For The Herald in the US
Film about former US Defence secretary Donald Rumsfeld shows how the country’s society has changed for the worst post-George W. Bush
NEW YORK — The phone-video shows a barefoot guy, dressed in black, wearing a black wide-brimmed hat topped with a black veil. He hums, out of tune, “Boston Strong, Boston Strong,” while teetering his way down a street.
When the police asked him what was in his backpack, he said “a rice cooker.” The suspicious object — which indeed contained a rice cooker, filled with confetti was blown up by the bomb squad near the Boston Marathon finish line on Tuesday 15, after the ceremony to commemorate the first anniversary of the attack — two pressure cooker bombs carried in backpacks — that killed three people and left 260 injured.
The 25-year-old young man, Kevin Edson (aka Kayvon, as he signs the posts in his website NaturalSelection.net), a student of art and design, was arrested on the spot. Yellow and blue makeup (the colours of the marathon) showed a path of tears from his eyes to his cheeks. After he was Mirandized, he said to the officer that took him away: “It is symbolism, come on!” To appeal to the policemen’s artistic sensibility, he added: “The performance got the best of me.”
Edson was arraigned for threatening battery, possession of a hoax explosive device, threats to commit a crime, disturbing the peace, disturbing a public assembly, and disorderly conduct. He was also imposed a US$100,000 bail, and sent to a state mental hospital for evaluation.
There, they will probably find that he had been already diagnosed with bipolar disorder, as his family said in a statement. “To have this happen on the one-year anniversary of such a horrific crime is unfathomable,” they apologized.
By his next court appearance, on May 7, the contents of Edson’s website might contribute to the DA’s arguments: that same Tuesday he posted pictures of Boston bombing suspect Dzhokhar Tsarnaev, with comments like “Sexy till proven innocent,” “Boy-o-boy, I’d pressure cook him a meal n’ bring him homo (sic) to Mama.” Like his ludicrous videos — performances of himself against Google-know-all-about-us, and of his visions on fashion design with soda cans parts or cigarettes boxes —, his statements seem to be those of a disturbed person.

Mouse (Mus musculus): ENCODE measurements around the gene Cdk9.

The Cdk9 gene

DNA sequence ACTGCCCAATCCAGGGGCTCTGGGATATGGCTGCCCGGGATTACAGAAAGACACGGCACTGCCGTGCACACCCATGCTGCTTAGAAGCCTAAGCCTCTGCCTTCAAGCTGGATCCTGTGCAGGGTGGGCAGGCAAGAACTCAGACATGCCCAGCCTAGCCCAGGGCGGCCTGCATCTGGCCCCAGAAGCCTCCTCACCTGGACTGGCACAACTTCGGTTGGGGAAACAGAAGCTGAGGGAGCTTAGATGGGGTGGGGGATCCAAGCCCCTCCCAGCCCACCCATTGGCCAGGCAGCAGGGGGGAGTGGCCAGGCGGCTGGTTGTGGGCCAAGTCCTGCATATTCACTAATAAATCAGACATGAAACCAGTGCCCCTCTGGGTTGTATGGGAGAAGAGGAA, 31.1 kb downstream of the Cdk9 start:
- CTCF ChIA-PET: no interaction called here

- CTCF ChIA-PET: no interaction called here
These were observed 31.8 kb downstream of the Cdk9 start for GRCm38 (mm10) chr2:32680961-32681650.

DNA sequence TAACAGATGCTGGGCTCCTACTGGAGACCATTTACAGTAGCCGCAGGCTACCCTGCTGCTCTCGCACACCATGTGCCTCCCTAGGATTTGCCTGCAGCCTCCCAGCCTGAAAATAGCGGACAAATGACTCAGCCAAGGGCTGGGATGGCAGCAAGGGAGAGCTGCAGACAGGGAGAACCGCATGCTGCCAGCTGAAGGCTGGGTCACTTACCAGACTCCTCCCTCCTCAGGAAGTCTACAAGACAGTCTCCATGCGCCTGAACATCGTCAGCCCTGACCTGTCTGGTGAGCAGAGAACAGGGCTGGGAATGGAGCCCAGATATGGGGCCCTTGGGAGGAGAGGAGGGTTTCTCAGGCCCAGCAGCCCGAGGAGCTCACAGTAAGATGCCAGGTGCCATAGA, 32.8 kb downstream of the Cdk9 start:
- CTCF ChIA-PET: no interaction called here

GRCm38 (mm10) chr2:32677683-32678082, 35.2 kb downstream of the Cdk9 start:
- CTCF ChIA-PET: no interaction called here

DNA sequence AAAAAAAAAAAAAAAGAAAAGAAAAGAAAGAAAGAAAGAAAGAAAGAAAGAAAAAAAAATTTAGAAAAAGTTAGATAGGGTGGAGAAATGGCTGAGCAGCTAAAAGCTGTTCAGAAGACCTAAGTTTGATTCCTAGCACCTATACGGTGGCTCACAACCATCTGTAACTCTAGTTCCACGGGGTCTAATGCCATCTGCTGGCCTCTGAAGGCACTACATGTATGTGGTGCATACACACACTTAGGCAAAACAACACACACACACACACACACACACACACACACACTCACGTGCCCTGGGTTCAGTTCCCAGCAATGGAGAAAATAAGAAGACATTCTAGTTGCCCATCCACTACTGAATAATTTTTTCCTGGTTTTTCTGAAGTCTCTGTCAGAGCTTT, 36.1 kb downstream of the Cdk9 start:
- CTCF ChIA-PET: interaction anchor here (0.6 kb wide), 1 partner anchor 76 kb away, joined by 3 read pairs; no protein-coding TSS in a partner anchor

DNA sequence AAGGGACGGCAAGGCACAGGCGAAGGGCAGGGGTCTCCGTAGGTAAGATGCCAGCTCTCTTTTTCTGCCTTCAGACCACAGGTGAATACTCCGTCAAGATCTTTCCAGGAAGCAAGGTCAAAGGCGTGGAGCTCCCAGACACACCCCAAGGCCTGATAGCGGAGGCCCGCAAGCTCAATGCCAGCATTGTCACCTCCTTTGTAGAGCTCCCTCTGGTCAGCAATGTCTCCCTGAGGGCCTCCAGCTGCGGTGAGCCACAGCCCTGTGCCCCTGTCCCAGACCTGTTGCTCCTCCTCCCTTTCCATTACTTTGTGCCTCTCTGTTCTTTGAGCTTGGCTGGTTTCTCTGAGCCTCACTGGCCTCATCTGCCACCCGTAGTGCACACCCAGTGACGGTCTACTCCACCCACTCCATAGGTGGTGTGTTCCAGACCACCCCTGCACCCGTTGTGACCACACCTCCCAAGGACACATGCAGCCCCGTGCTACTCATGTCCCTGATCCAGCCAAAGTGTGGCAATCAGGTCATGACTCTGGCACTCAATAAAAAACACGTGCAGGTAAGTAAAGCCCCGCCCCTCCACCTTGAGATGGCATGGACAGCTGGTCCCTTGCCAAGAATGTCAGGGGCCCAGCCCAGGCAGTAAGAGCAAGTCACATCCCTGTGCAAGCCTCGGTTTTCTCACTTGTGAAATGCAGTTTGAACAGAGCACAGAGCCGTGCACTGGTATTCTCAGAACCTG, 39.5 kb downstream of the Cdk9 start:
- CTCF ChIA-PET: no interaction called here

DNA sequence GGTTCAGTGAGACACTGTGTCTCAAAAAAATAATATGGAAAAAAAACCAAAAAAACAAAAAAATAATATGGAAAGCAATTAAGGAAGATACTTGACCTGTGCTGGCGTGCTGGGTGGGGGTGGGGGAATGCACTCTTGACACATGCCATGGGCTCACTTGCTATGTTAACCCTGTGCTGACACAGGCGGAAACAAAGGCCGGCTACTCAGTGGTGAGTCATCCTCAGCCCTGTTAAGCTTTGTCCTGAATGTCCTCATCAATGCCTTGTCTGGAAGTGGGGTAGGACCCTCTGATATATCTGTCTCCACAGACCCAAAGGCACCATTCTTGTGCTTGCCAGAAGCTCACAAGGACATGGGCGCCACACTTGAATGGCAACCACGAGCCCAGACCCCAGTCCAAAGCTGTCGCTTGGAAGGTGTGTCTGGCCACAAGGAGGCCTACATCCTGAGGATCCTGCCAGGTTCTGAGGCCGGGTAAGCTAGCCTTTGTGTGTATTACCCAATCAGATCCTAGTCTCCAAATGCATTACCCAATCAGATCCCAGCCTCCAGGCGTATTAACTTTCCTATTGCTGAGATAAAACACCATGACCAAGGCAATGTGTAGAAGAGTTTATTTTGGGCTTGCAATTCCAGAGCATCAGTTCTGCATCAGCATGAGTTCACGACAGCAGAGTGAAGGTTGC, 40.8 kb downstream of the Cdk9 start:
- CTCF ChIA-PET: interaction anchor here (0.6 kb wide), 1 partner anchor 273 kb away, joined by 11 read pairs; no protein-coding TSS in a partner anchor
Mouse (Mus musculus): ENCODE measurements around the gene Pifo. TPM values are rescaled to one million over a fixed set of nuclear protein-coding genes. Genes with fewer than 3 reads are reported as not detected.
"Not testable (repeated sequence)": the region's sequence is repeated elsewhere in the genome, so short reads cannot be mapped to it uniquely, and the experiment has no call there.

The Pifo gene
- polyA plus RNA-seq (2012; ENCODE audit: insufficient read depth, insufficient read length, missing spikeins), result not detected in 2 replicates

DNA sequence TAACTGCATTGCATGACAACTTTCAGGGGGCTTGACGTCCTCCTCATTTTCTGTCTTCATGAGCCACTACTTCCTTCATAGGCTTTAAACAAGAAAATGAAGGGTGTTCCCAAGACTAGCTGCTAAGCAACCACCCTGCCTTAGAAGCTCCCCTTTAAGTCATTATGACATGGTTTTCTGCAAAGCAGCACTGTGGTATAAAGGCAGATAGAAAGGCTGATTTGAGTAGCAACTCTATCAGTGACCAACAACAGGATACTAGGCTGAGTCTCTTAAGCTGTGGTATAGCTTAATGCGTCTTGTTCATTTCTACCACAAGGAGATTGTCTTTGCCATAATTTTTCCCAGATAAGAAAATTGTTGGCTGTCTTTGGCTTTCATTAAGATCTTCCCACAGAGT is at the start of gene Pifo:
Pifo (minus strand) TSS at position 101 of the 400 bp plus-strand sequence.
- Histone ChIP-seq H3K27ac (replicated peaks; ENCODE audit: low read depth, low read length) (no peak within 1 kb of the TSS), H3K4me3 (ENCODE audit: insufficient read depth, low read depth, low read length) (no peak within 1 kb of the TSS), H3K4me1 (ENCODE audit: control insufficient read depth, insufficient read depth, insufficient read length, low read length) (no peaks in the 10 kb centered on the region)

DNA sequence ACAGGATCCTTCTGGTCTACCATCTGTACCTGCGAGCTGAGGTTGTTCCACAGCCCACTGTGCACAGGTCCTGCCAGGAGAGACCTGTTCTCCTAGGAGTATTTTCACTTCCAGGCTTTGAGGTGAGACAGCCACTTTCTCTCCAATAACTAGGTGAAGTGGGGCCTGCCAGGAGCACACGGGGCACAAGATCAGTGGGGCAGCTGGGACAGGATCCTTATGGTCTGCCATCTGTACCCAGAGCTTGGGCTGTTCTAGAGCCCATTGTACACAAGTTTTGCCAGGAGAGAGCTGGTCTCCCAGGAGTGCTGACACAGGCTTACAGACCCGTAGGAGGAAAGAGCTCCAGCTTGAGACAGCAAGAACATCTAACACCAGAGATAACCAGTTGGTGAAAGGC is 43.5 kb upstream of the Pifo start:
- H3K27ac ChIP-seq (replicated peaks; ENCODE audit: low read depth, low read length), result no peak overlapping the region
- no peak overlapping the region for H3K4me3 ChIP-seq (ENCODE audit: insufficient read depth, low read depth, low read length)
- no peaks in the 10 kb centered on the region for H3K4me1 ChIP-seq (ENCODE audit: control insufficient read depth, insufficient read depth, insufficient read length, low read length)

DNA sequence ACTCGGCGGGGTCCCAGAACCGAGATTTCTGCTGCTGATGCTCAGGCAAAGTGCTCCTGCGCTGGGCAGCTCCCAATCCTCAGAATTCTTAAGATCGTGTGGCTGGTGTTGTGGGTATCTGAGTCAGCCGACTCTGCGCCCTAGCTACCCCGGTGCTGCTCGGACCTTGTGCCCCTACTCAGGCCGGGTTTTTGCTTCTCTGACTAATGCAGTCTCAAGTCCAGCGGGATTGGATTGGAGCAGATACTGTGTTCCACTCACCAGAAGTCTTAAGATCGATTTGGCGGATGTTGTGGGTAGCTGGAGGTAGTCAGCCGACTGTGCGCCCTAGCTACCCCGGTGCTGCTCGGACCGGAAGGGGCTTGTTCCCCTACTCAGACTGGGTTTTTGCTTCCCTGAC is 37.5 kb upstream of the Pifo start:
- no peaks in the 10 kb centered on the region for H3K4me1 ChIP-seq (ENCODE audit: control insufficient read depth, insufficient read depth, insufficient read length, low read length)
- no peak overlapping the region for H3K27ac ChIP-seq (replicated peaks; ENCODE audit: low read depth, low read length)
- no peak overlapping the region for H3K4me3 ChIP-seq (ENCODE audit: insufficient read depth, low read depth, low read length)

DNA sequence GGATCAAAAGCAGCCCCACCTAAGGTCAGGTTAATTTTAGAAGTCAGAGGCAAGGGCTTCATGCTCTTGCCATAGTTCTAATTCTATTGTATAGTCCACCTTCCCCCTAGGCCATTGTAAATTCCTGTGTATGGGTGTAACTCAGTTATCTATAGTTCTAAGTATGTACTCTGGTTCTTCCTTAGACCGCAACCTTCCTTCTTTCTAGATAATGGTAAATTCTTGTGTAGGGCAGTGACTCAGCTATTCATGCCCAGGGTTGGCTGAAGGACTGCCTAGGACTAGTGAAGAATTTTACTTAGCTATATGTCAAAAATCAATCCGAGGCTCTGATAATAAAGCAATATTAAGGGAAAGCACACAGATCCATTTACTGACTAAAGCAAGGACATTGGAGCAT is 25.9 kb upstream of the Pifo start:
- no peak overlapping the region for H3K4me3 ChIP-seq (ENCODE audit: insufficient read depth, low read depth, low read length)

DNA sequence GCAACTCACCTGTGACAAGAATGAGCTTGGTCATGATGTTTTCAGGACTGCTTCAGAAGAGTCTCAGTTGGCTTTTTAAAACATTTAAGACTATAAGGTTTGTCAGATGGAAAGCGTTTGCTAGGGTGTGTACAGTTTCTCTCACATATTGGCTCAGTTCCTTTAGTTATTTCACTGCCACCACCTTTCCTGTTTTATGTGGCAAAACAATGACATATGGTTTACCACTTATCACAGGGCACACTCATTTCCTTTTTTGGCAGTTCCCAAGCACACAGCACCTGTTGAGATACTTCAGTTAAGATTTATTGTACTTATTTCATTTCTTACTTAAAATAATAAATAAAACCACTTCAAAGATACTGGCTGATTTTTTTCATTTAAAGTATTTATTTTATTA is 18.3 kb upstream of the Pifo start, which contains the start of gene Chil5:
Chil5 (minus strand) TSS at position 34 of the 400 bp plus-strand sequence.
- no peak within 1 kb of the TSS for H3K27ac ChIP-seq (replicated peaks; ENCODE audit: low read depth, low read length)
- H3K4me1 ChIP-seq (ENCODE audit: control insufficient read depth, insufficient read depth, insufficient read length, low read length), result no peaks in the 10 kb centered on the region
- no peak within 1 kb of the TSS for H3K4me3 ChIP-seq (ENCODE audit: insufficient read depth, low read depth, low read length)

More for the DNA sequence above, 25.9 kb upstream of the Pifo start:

Years ago in this country he would have been treated as, well, a disturbed person. But due to the legacy of George W. Bush, an imbalanced man was treated as a national security threat.
The Texan Republican’s two terms as US president changed this country. There is the inequality caused by the disastrous economic favour of the super-rich, the transformation of a huge superavit in an even huger deficit, the lack of attention to environmental damage, the scandalous Katrina tragedy, the invasion of Iraq under the false premises of never-found WMD. But the so-called excesses of the war on terror, from torture and indefinite detention without due process in off-shore prisons to the damage of US legal system by improper prosecution and warrantless surveillance of millions, seem to have pervaded the political culture given they have continued under Democrat President Barak Obama.
A recent documentary has shed a distressing light on one of the architects of this era. The Unknown Known, by Oscar-winning (The Fog of War) director, Errol Morris, portraits twice secretary of Defence Donald Rumsfeld in his own words: an extensive interview that follows his Frank-Underwoodesque career as a congressman who was appointed by president Richard Nixon to head the Office of Economic Opportunity in 1969, soon to move to Counsellor and then Ambassador to NATO and then — Nixon already ejected — Chief of Staff by president Gerald Ford, where he recruited young Congressman Dick Cheney, who took his place when Ford placed him in the Pentagon in 1975.